The sun finally peered out after many days of gloom and rain, so I set out to take a few shots of the front yard nest box. There was a cold wind from the north and I hoped I would be able to endure long enough to get a few good photos. We originally put the box up to attract a second pair of Bluebirds, since their territory is quite large, and our house creates an added visual barrier between the backyard, where the primary pair is nesting, and the front area. However, a pair of Tree Swallows has moved in and, as of yesterday (4/25/20) Robert saw eggs in the nest. I like Tree Swallows, they are native cavity nesters, so I’m cool with them using the box, of course.
The pair is very active and I see one or both of them nearly every time I look out the window, so I expected to catch them. But, I wasn’t prepared for what I was able to film. It was exciting and very interesting to have witnessed. I believe that I watched the parents engage and train their young from last year to help raise this future brood. While there are only eggs, there was no need to feed the mother or chicks. That’s why I consider it a “training exercise.” I think I was observing practice runs.
I have watched Bluebirds and Tree Swallows have aerial battles over nest sites. I have watched both Tree Swallows and Bluebirds run off House Sparrows, as well. House Sparrows are not a native species, and we do not encourage them in any way (we toss their nests out of the boxes repeatedly as a form of “birth control.”) So, I am familiar with battles over turf. It usually happens when an outsider enters the space of the pair (or individual) that has assumed “ownership” of the nest box. And, while “outsiders” arrived, I did not see any signs of aggression. I did hear a significant amount of vocalizations from all four birds. The four birds spent significant time in the air, swooping about with each other before the parent pair landed on the box.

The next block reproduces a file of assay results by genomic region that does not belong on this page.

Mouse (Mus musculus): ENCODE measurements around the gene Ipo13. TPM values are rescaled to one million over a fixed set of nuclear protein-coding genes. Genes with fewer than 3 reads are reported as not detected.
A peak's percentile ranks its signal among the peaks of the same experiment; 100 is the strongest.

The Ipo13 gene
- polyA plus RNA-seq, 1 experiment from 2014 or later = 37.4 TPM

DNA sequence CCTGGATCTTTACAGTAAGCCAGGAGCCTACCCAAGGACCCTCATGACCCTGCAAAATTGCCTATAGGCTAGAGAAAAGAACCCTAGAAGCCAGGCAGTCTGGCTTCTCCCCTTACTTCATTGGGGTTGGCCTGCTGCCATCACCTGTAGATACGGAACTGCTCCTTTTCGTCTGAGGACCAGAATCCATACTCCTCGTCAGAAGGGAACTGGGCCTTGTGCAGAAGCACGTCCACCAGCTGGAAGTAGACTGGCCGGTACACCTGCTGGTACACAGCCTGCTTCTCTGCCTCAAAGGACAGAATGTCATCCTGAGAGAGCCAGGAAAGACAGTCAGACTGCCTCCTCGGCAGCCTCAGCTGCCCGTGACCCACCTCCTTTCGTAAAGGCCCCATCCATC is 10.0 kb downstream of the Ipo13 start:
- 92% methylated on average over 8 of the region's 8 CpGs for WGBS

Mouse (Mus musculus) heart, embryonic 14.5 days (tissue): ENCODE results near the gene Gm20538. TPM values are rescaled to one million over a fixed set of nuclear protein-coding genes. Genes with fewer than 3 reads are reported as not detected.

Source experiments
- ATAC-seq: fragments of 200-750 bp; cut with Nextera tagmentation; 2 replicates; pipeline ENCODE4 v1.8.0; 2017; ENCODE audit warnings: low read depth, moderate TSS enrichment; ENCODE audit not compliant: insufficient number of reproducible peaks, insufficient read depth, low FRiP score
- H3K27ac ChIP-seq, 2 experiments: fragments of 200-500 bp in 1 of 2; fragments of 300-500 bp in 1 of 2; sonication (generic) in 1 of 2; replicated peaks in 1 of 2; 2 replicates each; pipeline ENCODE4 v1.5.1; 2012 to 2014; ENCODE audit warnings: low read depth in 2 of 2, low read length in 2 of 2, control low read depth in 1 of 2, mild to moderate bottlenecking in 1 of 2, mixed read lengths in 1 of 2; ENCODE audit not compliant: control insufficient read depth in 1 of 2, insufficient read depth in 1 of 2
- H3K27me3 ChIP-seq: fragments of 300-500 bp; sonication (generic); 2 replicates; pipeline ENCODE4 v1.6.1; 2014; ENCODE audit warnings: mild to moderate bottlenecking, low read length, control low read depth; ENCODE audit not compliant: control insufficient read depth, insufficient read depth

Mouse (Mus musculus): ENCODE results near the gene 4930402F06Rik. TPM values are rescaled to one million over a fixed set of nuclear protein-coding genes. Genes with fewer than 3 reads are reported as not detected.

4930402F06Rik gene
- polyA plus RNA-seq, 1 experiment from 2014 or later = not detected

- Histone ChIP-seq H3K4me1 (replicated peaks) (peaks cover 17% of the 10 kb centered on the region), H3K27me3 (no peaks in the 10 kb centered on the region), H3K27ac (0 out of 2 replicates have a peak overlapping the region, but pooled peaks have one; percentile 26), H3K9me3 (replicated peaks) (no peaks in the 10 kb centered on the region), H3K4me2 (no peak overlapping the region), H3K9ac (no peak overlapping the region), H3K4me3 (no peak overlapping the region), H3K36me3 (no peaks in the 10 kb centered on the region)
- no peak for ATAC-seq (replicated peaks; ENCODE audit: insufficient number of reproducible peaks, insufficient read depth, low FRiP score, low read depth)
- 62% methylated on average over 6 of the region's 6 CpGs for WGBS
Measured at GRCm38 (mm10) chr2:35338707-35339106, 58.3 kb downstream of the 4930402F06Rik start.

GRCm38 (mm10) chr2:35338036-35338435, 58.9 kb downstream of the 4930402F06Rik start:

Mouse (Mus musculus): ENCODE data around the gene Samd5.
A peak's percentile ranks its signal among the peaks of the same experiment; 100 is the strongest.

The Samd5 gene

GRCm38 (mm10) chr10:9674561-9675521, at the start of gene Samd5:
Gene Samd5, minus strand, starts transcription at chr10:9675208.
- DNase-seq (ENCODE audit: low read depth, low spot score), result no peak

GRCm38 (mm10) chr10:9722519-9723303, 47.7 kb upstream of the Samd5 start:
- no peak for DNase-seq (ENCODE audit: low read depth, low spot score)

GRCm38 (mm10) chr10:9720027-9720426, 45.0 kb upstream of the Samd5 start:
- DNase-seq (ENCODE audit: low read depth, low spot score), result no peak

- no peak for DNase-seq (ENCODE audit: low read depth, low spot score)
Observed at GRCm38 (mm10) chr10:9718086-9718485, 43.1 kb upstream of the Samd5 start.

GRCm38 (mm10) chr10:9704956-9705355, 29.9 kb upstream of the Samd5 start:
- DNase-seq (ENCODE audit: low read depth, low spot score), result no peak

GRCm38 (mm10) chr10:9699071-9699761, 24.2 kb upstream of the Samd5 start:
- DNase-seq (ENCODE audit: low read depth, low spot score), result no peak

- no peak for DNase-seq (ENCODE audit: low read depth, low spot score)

The Tree Swallows were not attempting to ward off the two others that were landing and flying close to the nest box. Rather, they seemed to be encouraging them.
At one point, the female entered the nest and stuck her head out while the two youngsters (gonna just assume that is who they were) appeared to fly by and slow sufficiently to “feed” the mother bird. I may be completely wrong, but that is how it appeared to me.
I’m happy that the sun came out and I had the time and thought to film the front yard Tree Swallow pair. I feel that I was privy to a unique situation…or if it isn’t all that unique, at least it was special to me.